This was the last of the 23 Jersey Round towers built. It followed Sir Seymour Conway’s original design, despite the English having adopted Martello towers sometime before. It was constructed between 1796- 98.
The earth mound behind the fort is believed to date from the Iron Age when promontory forts like this were found here in Jersey, and around the coast of Cornwall.
This is one of nine coastal artillery batteries built around Jersey during the Second World War, work started here in March 1941 using troops from Naval Artillery Battalion 604, assisted under duress, by local labour, supplied by the States’ Department of Labour.
This castle is something of a mystery because it was dismantled piece by piece. Unfortunately there are no records of this happening nor of the castles’s construction.
In 1801, Curtis purchased the first of his nurseries at Walworth, and he began to publish a series of horticultural lectures that had been given by his father-in-law; William Curtis. The nursery and the book were a success, and he looked for another garden to develop. This he found at Glazenwood, near Braintree in Essex.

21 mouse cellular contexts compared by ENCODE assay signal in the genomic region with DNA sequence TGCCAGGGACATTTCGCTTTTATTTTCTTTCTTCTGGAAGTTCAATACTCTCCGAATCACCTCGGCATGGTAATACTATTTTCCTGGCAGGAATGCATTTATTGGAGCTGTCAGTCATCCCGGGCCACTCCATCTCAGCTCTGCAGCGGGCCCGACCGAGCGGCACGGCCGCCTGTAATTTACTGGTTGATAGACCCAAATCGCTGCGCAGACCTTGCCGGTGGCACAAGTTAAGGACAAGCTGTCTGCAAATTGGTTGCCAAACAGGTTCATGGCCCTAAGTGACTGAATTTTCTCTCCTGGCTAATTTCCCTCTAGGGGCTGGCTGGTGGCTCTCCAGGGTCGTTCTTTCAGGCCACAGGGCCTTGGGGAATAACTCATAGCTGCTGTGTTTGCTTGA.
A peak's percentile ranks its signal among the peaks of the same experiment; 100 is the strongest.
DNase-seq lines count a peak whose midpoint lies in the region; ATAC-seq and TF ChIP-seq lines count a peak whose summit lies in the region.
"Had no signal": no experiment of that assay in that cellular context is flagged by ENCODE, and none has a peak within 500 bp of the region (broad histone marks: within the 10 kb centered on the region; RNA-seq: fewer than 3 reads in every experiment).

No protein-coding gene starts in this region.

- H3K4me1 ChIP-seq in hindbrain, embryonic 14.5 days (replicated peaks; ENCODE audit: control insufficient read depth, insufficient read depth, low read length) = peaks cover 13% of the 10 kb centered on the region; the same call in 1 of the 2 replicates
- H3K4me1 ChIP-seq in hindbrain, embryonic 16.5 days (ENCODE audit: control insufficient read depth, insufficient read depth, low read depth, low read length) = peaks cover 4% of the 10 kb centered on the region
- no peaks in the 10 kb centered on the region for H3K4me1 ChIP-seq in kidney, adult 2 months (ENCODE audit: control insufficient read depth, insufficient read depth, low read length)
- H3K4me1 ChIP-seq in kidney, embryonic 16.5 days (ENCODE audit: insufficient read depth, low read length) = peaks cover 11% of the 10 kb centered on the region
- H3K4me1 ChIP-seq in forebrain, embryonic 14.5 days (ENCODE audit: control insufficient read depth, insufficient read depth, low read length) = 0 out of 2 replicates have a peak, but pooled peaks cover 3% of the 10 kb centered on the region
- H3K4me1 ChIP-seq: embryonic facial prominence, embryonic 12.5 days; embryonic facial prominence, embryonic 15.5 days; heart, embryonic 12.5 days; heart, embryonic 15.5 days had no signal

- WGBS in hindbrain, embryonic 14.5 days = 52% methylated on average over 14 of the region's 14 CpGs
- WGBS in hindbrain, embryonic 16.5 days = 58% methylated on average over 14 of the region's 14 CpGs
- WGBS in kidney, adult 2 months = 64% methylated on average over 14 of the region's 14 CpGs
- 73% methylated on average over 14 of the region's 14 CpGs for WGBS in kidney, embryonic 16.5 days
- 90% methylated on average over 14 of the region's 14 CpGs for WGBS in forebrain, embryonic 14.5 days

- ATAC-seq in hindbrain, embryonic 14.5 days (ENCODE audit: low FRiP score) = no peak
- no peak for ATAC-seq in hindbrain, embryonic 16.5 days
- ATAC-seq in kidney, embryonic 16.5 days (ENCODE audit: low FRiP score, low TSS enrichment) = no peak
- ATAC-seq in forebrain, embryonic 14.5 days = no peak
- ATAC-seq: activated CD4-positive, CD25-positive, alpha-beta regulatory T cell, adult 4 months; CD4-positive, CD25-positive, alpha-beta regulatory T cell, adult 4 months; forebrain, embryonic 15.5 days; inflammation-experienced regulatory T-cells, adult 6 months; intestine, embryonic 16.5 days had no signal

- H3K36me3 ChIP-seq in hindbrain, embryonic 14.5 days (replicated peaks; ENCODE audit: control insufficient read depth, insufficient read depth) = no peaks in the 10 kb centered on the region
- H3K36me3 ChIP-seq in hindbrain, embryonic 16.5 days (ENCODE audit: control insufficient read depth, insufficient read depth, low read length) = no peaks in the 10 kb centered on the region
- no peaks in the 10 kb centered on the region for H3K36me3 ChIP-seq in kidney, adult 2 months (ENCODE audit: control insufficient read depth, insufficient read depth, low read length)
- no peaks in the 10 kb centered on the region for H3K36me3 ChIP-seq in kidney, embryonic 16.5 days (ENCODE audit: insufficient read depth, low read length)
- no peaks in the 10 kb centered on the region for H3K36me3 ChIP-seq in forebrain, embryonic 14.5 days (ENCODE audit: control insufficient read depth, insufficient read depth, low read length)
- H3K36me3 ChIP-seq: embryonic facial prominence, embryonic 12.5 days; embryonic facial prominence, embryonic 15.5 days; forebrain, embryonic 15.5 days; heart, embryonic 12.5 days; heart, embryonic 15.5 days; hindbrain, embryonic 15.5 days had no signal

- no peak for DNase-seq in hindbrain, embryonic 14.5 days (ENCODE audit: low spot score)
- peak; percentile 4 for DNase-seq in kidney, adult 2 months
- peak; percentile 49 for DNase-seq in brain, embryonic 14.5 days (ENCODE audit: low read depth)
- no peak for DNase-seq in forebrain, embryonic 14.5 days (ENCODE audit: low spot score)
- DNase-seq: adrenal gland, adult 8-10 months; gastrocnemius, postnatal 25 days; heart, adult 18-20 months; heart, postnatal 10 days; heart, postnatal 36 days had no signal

In the late 1830s, the construction of huge new harbour works along the French coast raised concerns for the British Government, and even more so for people in Jersey. They feared a French invasion and petitioned Queen Victoria. Although the petition was mislaid in Whitehall, a plan to construct ‘a harbour of refuge’ for sailing ships, went ahead.
At around 11pm, on the night of 5th January, 1781, French troops under the command of Philippe Macquart – The Baron de Rullecourt – were attempting to enter the narrow channel that led to their landing place near Platte Rocque, at La Rocque at Jersey’s south eastern corner.
It was half tide, there was a with a strong current running, and with the gravel banks and jagged rocks of the Violet Bank threatening on one side of their passage, it is not surprising that several ships never discharged their troops.